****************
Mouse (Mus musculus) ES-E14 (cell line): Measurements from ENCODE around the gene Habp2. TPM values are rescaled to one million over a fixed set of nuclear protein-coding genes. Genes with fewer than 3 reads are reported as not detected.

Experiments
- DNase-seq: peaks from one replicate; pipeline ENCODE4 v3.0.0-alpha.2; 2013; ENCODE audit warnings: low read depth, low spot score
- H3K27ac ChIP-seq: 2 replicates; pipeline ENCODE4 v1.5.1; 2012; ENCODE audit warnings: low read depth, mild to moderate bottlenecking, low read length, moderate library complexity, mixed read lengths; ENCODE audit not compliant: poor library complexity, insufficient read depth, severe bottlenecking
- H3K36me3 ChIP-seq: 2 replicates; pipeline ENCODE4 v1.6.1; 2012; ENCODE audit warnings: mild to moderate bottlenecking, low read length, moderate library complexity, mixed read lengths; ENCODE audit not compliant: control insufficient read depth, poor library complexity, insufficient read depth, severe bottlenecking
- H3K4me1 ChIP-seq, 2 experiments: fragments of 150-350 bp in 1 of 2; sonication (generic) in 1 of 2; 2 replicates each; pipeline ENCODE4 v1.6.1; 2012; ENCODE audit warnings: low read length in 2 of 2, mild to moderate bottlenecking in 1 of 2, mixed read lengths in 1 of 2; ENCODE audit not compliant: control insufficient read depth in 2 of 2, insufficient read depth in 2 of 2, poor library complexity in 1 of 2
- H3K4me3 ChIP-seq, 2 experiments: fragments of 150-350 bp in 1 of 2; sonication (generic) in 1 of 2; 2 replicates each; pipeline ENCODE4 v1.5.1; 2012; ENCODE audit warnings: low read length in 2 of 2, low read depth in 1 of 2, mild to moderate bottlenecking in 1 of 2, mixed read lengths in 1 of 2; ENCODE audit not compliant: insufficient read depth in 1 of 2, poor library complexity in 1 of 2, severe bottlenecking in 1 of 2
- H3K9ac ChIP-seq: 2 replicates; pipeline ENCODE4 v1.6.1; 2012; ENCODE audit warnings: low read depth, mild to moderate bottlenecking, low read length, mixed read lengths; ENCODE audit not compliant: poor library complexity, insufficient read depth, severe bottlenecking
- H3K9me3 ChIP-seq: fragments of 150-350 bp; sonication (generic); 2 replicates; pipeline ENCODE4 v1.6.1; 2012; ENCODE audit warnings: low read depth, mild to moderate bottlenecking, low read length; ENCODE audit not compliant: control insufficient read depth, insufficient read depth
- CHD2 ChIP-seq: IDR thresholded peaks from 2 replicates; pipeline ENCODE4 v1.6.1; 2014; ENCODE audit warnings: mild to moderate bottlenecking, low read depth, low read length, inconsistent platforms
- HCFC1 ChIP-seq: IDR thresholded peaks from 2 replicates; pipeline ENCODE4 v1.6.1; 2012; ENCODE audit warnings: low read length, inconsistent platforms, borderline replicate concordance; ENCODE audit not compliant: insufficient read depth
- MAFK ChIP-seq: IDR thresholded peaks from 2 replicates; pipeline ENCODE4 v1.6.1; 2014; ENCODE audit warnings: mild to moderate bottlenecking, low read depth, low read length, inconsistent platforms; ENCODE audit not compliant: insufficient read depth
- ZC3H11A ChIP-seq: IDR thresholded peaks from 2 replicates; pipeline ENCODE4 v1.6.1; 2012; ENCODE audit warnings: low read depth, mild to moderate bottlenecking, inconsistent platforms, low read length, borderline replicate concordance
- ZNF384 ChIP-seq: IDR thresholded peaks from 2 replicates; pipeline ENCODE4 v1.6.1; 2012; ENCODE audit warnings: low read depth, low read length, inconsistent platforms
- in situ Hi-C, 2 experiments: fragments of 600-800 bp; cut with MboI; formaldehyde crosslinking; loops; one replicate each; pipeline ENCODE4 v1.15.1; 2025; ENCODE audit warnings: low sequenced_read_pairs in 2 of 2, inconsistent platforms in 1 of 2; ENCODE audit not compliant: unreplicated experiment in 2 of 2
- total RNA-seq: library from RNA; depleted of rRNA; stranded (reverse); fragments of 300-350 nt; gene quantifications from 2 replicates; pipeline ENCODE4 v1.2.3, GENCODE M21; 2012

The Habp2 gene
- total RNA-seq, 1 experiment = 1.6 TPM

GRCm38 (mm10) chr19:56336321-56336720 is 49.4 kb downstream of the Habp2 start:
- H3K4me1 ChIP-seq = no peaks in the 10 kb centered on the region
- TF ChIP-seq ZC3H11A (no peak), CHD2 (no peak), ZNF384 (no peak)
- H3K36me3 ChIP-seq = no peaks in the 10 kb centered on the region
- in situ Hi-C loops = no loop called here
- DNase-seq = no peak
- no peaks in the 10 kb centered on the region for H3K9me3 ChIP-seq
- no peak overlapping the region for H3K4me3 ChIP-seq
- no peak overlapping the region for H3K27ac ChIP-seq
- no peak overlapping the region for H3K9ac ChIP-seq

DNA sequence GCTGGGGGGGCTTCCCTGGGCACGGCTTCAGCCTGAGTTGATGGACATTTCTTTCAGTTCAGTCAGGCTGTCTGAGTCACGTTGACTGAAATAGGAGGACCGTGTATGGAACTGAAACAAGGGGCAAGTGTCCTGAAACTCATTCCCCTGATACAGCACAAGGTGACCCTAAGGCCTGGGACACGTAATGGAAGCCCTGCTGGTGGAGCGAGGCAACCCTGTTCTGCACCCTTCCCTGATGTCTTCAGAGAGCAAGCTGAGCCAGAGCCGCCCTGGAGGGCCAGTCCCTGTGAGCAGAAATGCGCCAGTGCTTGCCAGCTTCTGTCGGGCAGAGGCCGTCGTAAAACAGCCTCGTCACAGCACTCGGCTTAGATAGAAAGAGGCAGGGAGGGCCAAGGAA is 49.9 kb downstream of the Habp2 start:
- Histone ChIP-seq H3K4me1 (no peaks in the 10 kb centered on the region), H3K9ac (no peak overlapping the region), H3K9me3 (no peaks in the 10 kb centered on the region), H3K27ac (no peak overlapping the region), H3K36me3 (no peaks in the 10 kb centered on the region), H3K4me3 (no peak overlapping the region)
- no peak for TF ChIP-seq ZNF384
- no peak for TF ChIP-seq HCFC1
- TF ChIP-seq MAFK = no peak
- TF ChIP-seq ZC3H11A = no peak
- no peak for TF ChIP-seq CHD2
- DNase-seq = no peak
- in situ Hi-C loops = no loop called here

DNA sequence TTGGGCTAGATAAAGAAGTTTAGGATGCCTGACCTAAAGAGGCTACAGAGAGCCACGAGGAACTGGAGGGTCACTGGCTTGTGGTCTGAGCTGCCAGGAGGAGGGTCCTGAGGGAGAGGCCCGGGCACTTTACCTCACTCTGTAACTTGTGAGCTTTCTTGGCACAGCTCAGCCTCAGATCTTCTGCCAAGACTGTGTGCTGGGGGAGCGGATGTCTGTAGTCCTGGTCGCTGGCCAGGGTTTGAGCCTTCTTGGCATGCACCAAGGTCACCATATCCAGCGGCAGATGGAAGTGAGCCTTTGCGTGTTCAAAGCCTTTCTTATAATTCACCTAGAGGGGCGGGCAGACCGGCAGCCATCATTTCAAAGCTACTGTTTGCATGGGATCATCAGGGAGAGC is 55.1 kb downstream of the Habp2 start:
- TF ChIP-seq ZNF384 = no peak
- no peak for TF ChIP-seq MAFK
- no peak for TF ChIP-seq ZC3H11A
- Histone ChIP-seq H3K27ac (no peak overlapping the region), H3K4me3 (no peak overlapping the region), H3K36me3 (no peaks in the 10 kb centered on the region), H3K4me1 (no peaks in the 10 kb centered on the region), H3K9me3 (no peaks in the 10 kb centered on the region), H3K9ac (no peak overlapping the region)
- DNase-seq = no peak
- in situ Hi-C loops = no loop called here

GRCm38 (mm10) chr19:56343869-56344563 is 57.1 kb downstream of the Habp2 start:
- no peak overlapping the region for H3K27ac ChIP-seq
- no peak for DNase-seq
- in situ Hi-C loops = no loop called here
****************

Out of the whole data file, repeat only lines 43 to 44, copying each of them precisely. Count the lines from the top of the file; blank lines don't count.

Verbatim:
- DNase-seq = no peak
- in situ Hi-C loops = no loop called here